Saturday, November 7, 2015

What I want to see in... November 2015

When people find out that you write about movies, the first thing they want to know is what's playing now or opening soon that's worth seeing. So I often find myself scrolling through a couple of lists I keep in Evernote: one of movies I've seen, the other of upcoming films that look interesting. I create the second list each month when Ed Gonzalez at Slant asks his reviewers which movies they'll want to write about for the month starting six or eight weeks out.

I thought I'd start posting my list of upcoming movies here, as a way of keeping track of the movies I expect--or hope--to like. This month’s list is long, since a lot of good stuff always gets rolled out at this time of year, and it all opens here in NYC.  If I review one of these, or interview someone attached to it, I'll link to my piece from this list when it's published. If I don't write about it, I may add a sentence or two about the movie after I've seen it.

Hope this helps you figure out what you're interested in seeing. Are there other movies you're looking forward to?

In Jackson Heights

Ok, I've seen this now, and I'm glad I did. I wanted more on some of the cultures that make Jackson Heights one of the most multicultural neighborhoods not just in the city but in the nation (where were the Indians and Pakistanis?), but it's very good on Jackson Heights' LGBT history and on what immigrants bring to this country, the price they too often have to pay to get/stay here, and how the real estate investors behind so-called Business Improvement Districts are attempting to gentrify and homogenize this area just as they have other parts of New York. As always, Frederick Wiseman documents things that would have happened without him, and he finds plenty of evidence of a strong neighborhood with a proud history, which a lot of smart activists are fighting to keep affordable and livable for the people who made it what it is.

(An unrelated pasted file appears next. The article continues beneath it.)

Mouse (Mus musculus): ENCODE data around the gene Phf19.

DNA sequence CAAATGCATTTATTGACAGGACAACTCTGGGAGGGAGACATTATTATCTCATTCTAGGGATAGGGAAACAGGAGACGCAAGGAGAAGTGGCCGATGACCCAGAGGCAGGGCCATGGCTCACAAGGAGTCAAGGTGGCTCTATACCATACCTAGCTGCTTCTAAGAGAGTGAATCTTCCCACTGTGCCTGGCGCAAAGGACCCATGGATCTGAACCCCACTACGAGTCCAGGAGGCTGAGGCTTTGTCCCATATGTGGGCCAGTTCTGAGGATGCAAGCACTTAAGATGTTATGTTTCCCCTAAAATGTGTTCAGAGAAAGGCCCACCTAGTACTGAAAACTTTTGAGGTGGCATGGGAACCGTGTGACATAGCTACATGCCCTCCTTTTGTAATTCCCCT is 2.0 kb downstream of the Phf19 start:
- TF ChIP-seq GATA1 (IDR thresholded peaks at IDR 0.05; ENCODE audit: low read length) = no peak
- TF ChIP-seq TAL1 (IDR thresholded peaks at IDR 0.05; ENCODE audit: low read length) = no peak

Sand Dollars

I saw this one and liked it very much


Just saw this: a well told story about a well told story. Now, THAT'S how you do a movie about investigative journalism. (are you listening, Truth?)


This one did not disappoint either. A suspenseful and fascinating coming-of-age story set in a time and place that feels both intriguingly unfamiliar and totally real.

The 33

This one really let me down. (My review.) An interesting story, though, for sure.

Casa Grande


Finally got into a screening of this one: interesting, smart, nuanced story that reproduces its milieu pretty impeccably.


Saw this one recently. It's a distinctive, unsettling, dystopian black comedy about an unhappy stand-up comic marooned in some of the more alienating parts of America.

Ingrid Bergman: In Her Own Words 

A loving tribute--like the title says, largely her her own words, through diary excerpts, letters and home movies--of a great star who defied convention to live her life on her own terms. My review.

James White

Excellent movie. My interview with Christopher Abbott.


Censored Voices

The Hunger Games: Mockingjay Part 2

Before: Because Jennifer Lawrence. And Philip Seymour Hoffman. And to see The Capitol go DOWN! After: Oy, what a disappointment.


Tom Hardy as both of the gangster Kray brothers. 


Just saw this and thought it was quite wonderful, and I'm glad more movies like this, about the virtual imprisonment of women in so many parts of the world, are getting made these days -- including Dukhtar, Frame by Frame, Gett, and Osama, to name a few. It's a story that needs telling, and Mustang tells it well.

The Secret in Their Eyes

Before: Because the original, Chilean version was a very good smart, moody thriller, because I want to see Chiwetel Ejiofor and Julia Roberts onscreen together, and in spite of Nicole Kidman. The trailer looks promising, too, doesn't it? After: Oy vey. Roberts does two modes: vibrant and cheeky in the flashbacks and drained of nearly all life in the present-day scenes. She's very good, but her story soon starts to feel stalled-out and undercooked, as undead as her character. Ejiofor shoots off empathy and urgency like a sparkler, but even he can't bring this thing to life.

The Good Dinosaur 

Hey, it's Pixar. That said, the director was replaced and the script rewritten when it was pretty close to completion, so something obviously wasn't working. But maybe it got fixed in the overhaul. Plus, I like this premise for a kids' movie: sounds like a nice way to make some basic evolutionary science go down easy.


Sweaty Betty

Very glad to see this one is making it into theaters at the end of this month. I was won over by it at South by Southwest this spring: it's a sweet, sometimes sad, often funny story about a low-income black neighborhood outside Washington, D.C. made by a couple of very talented filmmakers who grew up there. Here's my review of it for Brooklyn Mag.

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